Other asset classes such as oil and other hard commodities are denominated in the USD. As the USD continues to rise these commodities will generally drop in price for two reasons. 1)  a drop in demand worldwide and 2) the USD value is increasing and they are priced in dollars yet their value is most likely staying the same or going down slightly due to the drop in demand.


The one thing that often does not drop during an inflationary period as a result of an increase in the value of the USD is the price of food. The reason for this is simple: demand does not drop for food consumption. In fact we are still dealing with a massive drop in supply caused by the Russian/Ukraine war alongside the interruption in the supply of fertilizer for this year‘s growing season. Unfortunately, regardless of what the government intends to do against inflation for the short term, the price of food and other perishable commodities will likely continue to increase even as the dollar’s value increases. Maybe this increase will be felt less in the United States where we use the dollar, but the increase in inflation for food prices will be felt twice as strong in countries that are also seeing their currency depreciate.


Gold, silver, and precious commodities were the currency prior to the USD standard. They are going into the holiday seasonal trend as they are often given as gifts in the form of gold and silver. This is not just a Christmas and Passover holiday in the U.S. and Europe, but it is also the Chinese New Year and the Spring festivals in India. It’s likely we will not see a significant drop in the value of gold and silver at this time. We will probably see them appreciate slightly versus the USD, but when the dollar does start to drop the value of gold and silver should drastically increase. From a long-term perspective, gold and silver tend to be an area of safety during a period of dollar appreciation.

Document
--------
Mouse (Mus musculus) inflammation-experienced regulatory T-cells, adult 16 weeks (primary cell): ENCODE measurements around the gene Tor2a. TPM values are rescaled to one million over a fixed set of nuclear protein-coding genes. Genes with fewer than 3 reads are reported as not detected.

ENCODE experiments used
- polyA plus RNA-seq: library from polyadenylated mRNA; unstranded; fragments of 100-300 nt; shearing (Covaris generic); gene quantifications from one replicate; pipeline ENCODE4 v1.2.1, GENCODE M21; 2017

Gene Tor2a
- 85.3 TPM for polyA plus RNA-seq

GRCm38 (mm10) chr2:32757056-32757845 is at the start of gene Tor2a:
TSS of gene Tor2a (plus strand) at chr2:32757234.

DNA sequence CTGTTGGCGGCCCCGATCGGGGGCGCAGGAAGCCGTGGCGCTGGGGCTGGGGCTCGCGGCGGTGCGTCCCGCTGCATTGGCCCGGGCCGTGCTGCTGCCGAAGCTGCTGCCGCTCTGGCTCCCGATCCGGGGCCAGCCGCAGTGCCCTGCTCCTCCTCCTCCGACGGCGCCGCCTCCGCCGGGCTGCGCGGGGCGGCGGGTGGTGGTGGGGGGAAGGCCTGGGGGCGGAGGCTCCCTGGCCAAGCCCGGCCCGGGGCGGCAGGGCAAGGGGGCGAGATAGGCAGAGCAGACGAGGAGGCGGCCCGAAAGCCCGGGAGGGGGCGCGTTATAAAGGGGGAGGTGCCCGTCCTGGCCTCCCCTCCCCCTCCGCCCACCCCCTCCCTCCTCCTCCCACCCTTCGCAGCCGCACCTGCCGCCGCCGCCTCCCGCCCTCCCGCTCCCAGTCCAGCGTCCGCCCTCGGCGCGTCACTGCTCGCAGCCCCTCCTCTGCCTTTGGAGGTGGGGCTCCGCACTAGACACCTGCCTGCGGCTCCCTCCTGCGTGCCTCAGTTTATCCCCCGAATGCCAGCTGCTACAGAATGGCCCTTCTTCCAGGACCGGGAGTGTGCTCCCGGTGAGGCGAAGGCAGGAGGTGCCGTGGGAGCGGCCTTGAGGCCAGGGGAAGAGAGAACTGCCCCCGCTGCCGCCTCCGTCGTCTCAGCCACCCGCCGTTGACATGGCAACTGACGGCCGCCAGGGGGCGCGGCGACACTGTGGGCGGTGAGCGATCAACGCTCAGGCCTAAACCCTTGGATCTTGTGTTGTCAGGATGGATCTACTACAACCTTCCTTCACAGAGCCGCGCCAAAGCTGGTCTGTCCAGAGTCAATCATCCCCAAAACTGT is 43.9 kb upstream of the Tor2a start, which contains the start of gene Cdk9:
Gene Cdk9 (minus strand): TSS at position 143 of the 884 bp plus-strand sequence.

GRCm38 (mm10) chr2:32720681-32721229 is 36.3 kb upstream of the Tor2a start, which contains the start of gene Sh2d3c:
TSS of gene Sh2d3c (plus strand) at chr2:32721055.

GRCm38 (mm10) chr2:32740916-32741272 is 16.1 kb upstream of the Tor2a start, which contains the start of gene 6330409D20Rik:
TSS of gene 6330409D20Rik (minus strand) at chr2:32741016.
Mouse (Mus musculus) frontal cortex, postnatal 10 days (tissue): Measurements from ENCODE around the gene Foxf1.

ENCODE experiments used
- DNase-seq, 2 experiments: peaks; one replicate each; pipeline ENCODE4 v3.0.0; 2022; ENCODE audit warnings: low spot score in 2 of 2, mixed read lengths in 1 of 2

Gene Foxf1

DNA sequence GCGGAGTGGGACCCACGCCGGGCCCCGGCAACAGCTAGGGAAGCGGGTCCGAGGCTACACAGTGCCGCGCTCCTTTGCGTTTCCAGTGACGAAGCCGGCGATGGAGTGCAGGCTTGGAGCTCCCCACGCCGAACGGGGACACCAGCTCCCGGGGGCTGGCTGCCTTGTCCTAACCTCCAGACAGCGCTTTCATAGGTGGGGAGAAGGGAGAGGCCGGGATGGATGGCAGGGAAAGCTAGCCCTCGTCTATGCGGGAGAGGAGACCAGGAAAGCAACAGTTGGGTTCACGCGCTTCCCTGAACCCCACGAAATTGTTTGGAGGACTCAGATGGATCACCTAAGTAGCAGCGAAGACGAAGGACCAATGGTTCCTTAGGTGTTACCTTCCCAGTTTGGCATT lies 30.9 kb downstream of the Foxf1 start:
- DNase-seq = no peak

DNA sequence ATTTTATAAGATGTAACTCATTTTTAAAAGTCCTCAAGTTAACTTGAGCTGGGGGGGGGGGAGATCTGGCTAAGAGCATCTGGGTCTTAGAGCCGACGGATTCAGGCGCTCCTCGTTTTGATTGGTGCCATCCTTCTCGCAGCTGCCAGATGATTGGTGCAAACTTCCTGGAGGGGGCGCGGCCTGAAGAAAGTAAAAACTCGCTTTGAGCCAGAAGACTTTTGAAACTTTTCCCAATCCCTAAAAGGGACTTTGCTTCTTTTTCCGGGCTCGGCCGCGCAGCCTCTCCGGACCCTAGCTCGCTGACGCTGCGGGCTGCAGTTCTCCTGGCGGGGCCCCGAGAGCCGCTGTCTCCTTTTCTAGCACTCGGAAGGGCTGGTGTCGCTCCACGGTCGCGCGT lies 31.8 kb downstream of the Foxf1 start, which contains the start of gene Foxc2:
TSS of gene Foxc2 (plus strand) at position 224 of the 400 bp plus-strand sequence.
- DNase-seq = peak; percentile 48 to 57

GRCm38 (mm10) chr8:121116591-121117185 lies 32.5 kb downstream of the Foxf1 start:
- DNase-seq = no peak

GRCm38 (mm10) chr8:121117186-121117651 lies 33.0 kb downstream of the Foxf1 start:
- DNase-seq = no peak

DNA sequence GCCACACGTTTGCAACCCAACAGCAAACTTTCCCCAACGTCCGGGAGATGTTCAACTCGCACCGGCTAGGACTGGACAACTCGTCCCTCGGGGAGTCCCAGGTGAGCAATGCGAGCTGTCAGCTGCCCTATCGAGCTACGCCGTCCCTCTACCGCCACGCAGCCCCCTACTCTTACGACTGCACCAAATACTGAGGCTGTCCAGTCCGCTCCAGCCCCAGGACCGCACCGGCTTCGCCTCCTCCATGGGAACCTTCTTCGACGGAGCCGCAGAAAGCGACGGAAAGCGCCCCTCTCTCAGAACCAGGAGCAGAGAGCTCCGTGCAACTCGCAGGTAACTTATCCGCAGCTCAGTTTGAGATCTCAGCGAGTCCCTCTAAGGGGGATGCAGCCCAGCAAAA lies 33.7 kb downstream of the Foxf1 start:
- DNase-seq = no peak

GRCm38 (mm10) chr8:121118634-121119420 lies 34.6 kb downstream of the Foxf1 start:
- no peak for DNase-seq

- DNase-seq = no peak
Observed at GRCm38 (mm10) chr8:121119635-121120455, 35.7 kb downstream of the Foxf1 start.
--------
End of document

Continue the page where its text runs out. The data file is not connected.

A Republican victory in the midterm elections would lead to a boom in the oil and gas industry, as well as any company that was part of the old economy listed on the Dow Jones industrial average. Technology, which relies heavily on low interest rates, would probably be most negatively affected and the new media has been perceived as supporting the Democrats. Over 9000 permits have been held up in the United States for environmental policy. It is likely these permits will be approved if Republicans once again take control of the House and Senate. Dependency on fire and oil has been a controversial issue over the last two years. It would likely further reduce the price of oil and gas by two factors, 1) fiscal conservatism would strengthen the value of the USD and 2) oil and gas would have an increase in supply or a perceived future increase in supply as more refineries and permits are resumed.

These are all speculative thoughts based on the assumption that the polls are correct and the Republicans take back both the House and the Senate. The facts are that the Senate race will be very close and either side could pull off a victory. The most prudent thing traders and investors can do when a large volatility event is looming in the near future is to stick to short-term trading and to be exceptionally cautious. Trade well!

Written by Michael DiGioia, Director of Education